Hardy Plumbing
May 24, 2006

Dems Disdain Gasoline "Chicken Soup"

Ed Romaine ain't outta gas yet. In the wake of the failure of his proposal seeking authority from the state to regulate the county's portion of sales tax on gasoline, and with the news that the governor signed a bill capping state gasoline sales tax, the North Fork Legislator vowed this week to continue to seek relief at the pumps. Signed by Governor George Pataki over the weekend, the state bill freezes the tax at the $2 per gallon rate.

According to Assemblyman Fred Thiele, one of the earliest proponents of gasoline sales tax relief, if the counties across the state sign on, the combination of capping of state and county sales tax could result in a savings of $450 million for motorists in the state of New York. Locally, drivers would save about a dime a gallon at current prices.

The state bill allows counties to opt in, and Romaine has already asked the legislature's legal eagles to draft a resolution seeking to take up the offer.

Not that it has a lot of chance of passing, he acknowledged. The Democratic majority's refusal to adopt his earlier measure could be seen as a harbinger of another failure to provide tax relief for motorists, he allowed following last week's legislative session in Riverhead.

As previously reported, Romaine's bill, co-sponsored by the South Fork's Legislator Jay Schneiderman, merely sought the authority to regulate the county's portion of sales tax on gasoline. The state currently lays claim to the power. Had it been approved, lawmakers could have then decided what percentage, if any, of the sales tax to repeal.

However, faced with revenue shortfalls that measure in the tens of millions, Democrats balked at letting go of the cash cow gasoline sales tax has become. Romaine has repeatedly derided the concept of government benefiting from the hardships of its citizens.

In 2004 when gas averaged $1.95 per gallon, Suffolk collected $48.1 million in gasoline sales tax revenue. Last year, as prices began to burgeon, the county collected $57.2 million. This year's budget anticipates revenues of $ 64.1 million, if gas costs $2.52 per gallon. By the latest reports, however, the average price for regular gas has rocketed past the anticipated cost to $3.13 across the state, with prices on Long Island and the East End traditionally running even higher.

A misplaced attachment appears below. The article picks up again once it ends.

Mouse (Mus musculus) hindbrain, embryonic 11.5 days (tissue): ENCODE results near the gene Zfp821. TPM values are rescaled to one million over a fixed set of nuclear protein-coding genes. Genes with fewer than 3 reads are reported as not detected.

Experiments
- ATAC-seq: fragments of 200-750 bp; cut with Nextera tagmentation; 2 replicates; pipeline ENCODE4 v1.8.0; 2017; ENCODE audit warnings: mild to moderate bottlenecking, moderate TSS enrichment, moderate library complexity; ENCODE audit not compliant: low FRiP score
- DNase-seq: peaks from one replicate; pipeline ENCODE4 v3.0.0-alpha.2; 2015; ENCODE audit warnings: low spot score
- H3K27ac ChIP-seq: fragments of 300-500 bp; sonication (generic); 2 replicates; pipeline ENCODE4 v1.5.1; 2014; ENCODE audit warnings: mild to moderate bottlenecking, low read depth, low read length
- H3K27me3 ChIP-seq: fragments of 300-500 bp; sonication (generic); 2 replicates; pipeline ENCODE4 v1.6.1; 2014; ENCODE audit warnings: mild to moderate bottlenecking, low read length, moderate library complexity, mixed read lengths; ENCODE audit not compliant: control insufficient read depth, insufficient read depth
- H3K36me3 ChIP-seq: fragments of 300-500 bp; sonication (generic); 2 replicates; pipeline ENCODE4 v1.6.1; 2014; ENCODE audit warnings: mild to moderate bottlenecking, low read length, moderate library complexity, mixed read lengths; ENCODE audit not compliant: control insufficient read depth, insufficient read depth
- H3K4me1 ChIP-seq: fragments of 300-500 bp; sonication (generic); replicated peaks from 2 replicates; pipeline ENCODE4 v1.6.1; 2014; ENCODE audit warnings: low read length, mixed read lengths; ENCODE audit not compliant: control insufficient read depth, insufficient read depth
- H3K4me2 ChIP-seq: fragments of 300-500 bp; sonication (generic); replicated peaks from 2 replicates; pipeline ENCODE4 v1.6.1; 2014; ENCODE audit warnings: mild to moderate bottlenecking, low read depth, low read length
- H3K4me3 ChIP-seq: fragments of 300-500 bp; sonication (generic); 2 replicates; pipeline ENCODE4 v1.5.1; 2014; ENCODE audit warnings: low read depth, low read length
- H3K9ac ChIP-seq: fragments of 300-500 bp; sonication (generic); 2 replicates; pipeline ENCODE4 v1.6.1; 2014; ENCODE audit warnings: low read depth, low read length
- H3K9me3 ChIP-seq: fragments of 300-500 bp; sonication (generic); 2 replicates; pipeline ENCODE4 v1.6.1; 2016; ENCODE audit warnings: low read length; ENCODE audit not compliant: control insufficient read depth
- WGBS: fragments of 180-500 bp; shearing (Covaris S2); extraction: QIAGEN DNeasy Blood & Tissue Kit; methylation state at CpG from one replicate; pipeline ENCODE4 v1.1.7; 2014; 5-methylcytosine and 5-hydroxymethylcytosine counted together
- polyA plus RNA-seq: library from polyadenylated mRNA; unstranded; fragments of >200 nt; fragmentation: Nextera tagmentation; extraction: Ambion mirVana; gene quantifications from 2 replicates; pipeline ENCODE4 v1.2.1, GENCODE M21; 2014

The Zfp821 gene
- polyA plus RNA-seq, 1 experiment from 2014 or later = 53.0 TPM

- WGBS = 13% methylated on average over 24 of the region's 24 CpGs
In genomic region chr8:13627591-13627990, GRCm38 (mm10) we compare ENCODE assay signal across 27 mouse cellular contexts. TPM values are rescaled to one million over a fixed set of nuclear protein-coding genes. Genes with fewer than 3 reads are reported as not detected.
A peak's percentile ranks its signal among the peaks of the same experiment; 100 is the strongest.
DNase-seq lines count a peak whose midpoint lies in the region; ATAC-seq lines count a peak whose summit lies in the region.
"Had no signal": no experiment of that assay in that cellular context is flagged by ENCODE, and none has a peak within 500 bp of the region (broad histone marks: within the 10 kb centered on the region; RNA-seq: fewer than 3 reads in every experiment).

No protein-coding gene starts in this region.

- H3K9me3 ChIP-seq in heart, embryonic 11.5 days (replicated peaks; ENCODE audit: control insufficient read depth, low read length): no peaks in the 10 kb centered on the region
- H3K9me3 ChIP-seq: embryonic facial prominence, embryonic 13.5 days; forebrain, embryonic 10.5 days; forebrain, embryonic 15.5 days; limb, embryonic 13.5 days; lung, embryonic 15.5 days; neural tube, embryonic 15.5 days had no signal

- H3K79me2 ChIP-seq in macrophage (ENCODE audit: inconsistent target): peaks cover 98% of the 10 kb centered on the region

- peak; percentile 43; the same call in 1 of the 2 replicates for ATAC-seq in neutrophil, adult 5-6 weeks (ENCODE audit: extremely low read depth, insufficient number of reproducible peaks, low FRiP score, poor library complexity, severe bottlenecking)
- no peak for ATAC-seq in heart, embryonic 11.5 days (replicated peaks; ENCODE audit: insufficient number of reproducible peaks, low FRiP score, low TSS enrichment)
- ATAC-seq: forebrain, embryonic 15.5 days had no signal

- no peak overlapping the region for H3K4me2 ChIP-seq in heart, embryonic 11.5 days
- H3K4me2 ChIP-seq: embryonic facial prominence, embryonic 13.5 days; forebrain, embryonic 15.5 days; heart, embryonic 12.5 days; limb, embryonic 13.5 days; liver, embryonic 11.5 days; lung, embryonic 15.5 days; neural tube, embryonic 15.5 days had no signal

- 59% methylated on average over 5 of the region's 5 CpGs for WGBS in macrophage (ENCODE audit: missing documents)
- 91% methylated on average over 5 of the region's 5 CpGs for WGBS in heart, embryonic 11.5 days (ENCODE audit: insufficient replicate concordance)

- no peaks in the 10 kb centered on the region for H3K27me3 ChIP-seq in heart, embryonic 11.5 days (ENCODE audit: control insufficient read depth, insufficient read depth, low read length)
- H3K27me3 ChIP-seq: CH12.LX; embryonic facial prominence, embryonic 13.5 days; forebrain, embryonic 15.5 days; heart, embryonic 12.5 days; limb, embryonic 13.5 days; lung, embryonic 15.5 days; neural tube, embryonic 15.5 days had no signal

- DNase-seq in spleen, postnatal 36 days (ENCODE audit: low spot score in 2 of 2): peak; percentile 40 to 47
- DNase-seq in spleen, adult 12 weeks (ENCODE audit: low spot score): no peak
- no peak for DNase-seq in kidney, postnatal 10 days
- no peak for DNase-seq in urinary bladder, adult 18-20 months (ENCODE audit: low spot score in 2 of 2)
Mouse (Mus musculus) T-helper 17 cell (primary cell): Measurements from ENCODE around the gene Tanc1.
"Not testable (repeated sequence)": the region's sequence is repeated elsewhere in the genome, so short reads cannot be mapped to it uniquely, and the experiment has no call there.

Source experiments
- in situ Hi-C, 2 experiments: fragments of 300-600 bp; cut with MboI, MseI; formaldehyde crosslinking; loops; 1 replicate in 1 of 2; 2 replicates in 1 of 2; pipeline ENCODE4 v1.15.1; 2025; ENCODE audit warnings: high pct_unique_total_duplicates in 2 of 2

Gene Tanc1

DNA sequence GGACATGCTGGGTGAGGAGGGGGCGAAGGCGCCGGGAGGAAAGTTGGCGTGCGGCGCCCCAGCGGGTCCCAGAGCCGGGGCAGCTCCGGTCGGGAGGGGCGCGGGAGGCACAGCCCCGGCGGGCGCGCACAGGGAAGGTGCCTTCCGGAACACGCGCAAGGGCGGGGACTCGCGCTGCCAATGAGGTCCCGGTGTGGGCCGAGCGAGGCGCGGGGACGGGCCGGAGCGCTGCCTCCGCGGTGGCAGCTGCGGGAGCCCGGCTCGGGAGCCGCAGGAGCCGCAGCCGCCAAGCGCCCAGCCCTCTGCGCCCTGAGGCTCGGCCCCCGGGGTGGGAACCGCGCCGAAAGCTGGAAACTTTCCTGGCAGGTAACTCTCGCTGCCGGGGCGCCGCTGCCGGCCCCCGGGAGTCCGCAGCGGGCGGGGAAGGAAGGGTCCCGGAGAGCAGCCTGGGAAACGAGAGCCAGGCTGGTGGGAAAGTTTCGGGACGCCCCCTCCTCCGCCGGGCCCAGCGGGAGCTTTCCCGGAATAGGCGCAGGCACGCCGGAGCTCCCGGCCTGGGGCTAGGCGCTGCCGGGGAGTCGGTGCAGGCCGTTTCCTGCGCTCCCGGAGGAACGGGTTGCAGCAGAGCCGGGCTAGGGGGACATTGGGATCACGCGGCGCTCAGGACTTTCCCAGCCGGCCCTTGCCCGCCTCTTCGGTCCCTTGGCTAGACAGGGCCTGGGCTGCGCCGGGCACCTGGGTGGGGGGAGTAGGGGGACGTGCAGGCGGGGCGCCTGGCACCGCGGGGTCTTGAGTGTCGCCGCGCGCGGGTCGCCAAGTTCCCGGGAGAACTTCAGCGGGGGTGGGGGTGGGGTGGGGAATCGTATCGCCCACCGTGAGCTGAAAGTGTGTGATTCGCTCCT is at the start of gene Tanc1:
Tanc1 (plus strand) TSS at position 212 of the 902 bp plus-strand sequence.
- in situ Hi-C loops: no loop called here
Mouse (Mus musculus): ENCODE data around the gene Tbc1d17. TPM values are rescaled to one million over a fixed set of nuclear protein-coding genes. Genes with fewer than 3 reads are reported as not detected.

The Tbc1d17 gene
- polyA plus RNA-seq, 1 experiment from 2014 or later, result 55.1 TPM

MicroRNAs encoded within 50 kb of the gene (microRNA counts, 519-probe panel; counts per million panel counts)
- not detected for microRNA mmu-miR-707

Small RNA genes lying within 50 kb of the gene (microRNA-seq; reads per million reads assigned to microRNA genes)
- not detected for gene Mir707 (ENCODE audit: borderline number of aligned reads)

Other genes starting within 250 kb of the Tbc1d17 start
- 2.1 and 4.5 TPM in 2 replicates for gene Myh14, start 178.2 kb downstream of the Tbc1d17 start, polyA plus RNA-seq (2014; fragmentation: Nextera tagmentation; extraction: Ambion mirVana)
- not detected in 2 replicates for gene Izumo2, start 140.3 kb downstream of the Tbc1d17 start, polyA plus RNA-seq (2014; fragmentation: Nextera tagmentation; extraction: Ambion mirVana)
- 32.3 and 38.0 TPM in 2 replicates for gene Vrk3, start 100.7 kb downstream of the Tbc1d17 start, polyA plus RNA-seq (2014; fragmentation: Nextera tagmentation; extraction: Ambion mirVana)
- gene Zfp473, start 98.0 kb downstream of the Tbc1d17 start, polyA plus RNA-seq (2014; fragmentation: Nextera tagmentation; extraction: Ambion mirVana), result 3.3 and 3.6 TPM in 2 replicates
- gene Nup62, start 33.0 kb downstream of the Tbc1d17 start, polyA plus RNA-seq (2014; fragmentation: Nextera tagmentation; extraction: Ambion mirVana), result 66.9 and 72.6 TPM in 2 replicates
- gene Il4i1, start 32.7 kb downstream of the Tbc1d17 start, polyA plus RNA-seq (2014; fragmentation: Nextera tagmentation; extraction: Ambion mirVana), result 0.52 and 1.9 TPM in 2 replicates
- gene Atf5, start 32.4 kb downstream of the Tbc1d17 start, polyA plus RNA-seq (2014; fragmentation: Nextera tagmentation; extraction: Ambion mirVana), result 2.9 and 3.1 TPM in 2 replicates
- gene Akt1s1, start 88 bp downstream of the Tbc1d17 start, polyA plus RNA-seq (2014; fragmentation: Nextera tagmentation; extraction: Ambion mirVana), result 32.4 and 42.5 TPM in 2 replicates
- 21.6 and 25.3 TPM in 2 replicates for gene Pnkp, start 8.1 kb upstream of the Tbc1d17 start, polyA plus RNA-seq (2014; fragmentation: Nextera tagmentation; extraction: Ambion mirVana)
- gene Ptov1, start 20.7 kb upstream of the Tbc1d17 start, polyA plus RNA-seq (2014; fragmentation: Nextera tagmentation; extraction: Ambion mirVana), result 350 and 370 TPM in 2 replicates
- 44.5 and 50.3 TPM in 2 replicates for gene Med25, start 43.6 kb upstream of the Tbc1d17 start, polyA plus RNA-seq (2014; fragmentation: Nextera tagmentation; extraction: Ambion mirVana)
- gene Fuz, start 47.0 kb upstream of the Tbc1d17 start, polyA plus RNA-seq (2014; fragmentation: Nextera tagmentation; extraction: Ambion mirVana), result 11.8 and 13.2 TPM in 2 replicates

Debating Romaine's bill in session last week, Legislator Ellie Mystal (D. Amityville) said simply, "It's too iffy." Caucus colleagues were skeptical that the savings would actually reach consumers if the sales tax were reduced. Democratic caucus leader Jon Cooper of Lloyd Harbor said he'd be "astonished" if motorists actually saw a savings. He predicted oil companies would use a sales tax savings to increase already record profits.

"Until you convince me the money will end up in the pocket of the consumer I won't vote for a rollback," Legislator Lou D' Amaro (D. Deer Park) said.

"If you're going to make that argument, you wouldn't reduce the sales tax on anything," Schneiderman countered.

Last year, both Mystal and Cooper were among lawmakers who voted to reduce the sales tax Suffolk collects on home energy sources such as fuel oil.

Speaking to The Independent, Legislator Cameron Alden (R. Islip) rebuked the Democrats' argument as "bogus." During session he noted that the state bill provides hefty fines for entrepreneurs who fail to pass the savings on. Additionally, he noted that Democratic Attorney General Eliot Spitzer, who is running for governor, has evinced a passion for pursuing gas gougers.

A News12 poll following the session later last week showed overwhelming support for a sales tax repeal. One Dem reacted to the negative press, disparaging the savings as adding up to only about $25 over the course of the summer. Alden noted that the home energy sales tax repeal, which garnered almost unanimous support, anticipated a similarly modest savings for homeowners. Romaine said of the idea "It's like chicken soup, it can't hurt."

After lengthy debate, lawmakers addressed what some saw as the main reason for opposition — the hole the loss of revenue would blow in the county budget. If the tax were capped at $2 per gallon, the county would collect between $16 and $22 million less revenue than it has planned for in the 2006 budget.

So far, County Executive Steve Levy has refrained from expressing outright opposition to the notion of offering gasoline sales tax relief. Rather, he's asked proponents to explain how they'd offset the revenue loss.

Apprised of the county's majority stance on the tax rollback, Thiele said, "We heard the same excuses in Albany, but finally convinced them." Ultimately public pressure became so great, state Democrats signed on in support of the tax freeze, he related.

Also last week, the majority squashed a Romaine proposal geared toward offering low-income homeowners a $100 incentive for replacing outdoor fuel tanks. "It's not a lot of money, but would be a great benefit," the legislator told colleagues. Enough of them disagreed to nix the proposal. Last year Suffolk County adopted incentives for homeowners who remove underground fuel tanks. Presiding Officer Bill Lindsay (D. Holbrook) noted a "big difference" between that program and Romaine's proposal. A homeowner can't tell if a buried tank is leaking and they cost much more to replace.

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